The Tampa Bay quartet Barely Pink (named for a lipstick color mentioned in The Valley of the Dolls) is known for its hard straight-ahead melodic rock 'n' roll. Their live performances draw rave reviews (and any band that can manage the medley from the closing side of Abbey Road knows their stuff).
On their third full-length studio effort Last Day of Summer, they pull together all the requisite rock elements for what amounts to an enjoyable 10-song lineup that will power its way into your forever adolescent heart. To me, two of these elements stand out: the hard-edged vocal stylings of Brian Merrill and the truly impressive lead guitar work of Mark Warren. That's not to take anything away from rhythm section members Michael Hoag (bass) and Stan Arthur (drums), but those other two really make Barely Pink distinctive and ultimately, fun to hear. Barely Pink is without irony -- this isn't art, it's rock 'n' roll -- and remembering that adds to an enjoyment of their music.
Following in the musical footsteps of Cheap Trick, the Knack, Kiss, Badfinger, Todd Rundgren, and even the great Southern rock traditions of Lynyrd Skynyrd, Barely Pink wants to get you either up and dancing, singing along at high volume, or both. Believing that melody and harmony in rock is coming back, they deliver perhaps their best set yet.
"Girl in the Crowd" is a fairly simple plea for closeness to one certain listener, moderately catchy and clocking in at just over two minutes. "Do What You Like" features impressive work from Hoag on bass, and some falsetto vocals from Merrill on the chorus, on this song that advises "Whatever makes you happy, do what you like."
In a similar vein, we get "Sixteen's Gone", employing falsetto-backup woo-woos, à la Rolling Stones, and a combination of Merrill vocals and Warren leads that do truly remind one of Lynyrd Skynyrd at the height of their musical prowess.
"Simple Enough" is quite infectious, employing tempo changes (nicely handled by Stan Arthur) and some very emotive vocals from Merrill about simples lessons never learned and ongoing rough situations, reflected on from a barstool: "And the last call sounds like a eulogy / Dirty glasses huddle in conspiracy / And no one here's the wiser, including me."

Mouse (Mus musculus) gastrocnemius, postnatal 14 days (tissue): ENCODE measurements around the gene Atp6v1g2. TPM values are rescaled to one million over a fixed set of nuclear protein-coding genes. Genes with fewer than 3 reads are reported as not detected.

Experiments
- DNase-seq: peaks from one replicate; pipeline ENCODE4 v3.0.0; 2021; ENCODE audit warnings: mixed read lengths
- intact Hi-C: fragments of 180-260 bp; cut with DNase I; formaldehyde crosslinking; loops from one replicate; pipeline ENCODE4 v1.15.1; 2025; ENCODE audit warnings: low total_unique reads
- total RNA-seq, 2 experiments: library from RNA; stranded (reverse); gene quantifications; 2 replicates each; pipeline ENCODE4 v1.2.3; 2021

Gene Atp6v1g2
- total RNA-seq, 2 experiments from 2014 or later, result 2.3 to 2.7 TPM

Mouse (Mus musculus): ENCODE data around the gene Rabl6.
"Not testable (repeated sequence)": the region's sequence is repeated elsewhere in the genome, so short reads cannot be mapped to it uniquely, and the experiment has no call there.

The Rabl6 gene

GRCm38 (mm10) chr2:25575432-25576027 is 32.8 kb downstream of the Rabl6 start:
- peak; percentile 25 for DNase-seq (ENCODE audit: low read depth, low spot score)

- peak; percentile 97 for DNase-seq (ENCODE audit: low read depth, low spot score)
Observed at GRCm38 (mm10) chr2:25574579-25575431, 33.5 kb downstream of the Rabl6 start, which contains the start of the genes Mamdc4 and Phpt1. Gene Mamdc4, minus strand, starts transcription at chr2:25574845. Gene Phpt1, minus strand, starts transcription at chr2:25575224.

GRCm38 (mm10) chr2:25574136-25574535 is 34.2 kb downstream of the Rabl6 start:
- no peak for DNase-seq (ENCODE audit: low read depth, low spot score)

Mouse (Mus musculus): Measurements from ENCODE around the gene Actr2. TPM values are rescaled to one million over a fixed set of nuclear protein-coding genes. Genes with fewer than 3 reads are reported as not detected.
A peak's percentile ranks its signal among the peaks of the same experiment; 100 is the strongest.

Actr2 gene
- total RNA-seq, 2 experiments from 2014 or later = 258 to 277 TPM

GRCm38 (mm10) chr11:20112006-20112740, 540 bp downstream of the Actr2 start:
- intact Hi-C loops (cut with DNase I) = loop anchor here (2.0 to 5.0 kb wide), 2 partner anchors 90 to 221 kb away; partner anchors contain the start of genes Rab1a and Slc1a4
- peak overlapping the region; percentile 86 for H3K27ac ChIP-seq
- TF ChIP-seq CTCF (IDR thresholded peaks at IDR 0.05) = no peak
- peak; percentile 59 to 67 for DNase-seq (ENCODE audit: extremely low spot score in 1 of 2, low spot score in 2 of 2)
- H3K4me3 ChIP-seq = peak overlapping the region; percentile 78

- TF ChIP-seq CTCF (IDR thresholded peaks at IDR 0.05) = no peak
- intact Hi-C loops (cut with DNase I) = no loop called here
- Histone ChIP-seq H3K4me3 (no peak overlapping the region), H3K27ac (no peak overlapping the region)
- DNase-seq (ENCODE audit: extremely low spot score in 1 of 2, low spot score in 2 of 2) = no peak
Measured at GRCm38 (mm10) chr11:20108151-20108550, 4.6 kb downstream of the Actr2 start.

"Hurt You Anyless" is a mid-tempo ballad in an early Tom Petty or John Mellencamp mode. The discussion is a tough relationship, when more is shared than loving feeling: "No matter what you say, I'm out the door / Don't care about your pain I've always ignored / Well you've got my problems and I've got yours / If I hurt you any less would you love me any more."
"Mercury Girl" is another ballad, slow but sweet and infused with harmonies, of an elusive love that can't be grasped: "Been getting lost inside my TV / Believing things that don't believe in me / And every thought of you follows me around the room / Like a police chase as I try to get away / Your love is quicksilver falling through my hands / You got away again."
With "Mood Meter Maid", Barely Pink shifts into the manner of a Cheap Trick or label-mate Shazam, rocking out a tune espousing the irresistible charms of a woman wearing a badge and a uniform. "California" builds quietly, showing Merrill's mastery of the upper register, a song of placing love dreams and hopes upon a still-distant west coast destination.
While adept at ballads, rocking out still is what Barely Pink does best. Witness "Strongest One", where again we're given a Stones-like falsetto chorus along with some nice lyrical turns about a college girl "coming undone." Mark Warren really takes command in the lead here, putting some great chops on display.
The CD closes with "Firebug", a track that really serves to showcase the band's talents. You get tight harmonies, stop and start segments, great power guitars and that sort of rock anthem feeling that'll have you waving your lighter for an encore even as the song fades out.
With Last Day of Summer, Barely Pink brings a melodic power-pop edge to a foundation based upon Southern rock. The music is catchy, the songs are fun, and the quartet executes well. So while this CD won't likely change anyone's world, it will (like the actual last day of summer) provide fond memories to be revisited every now and again.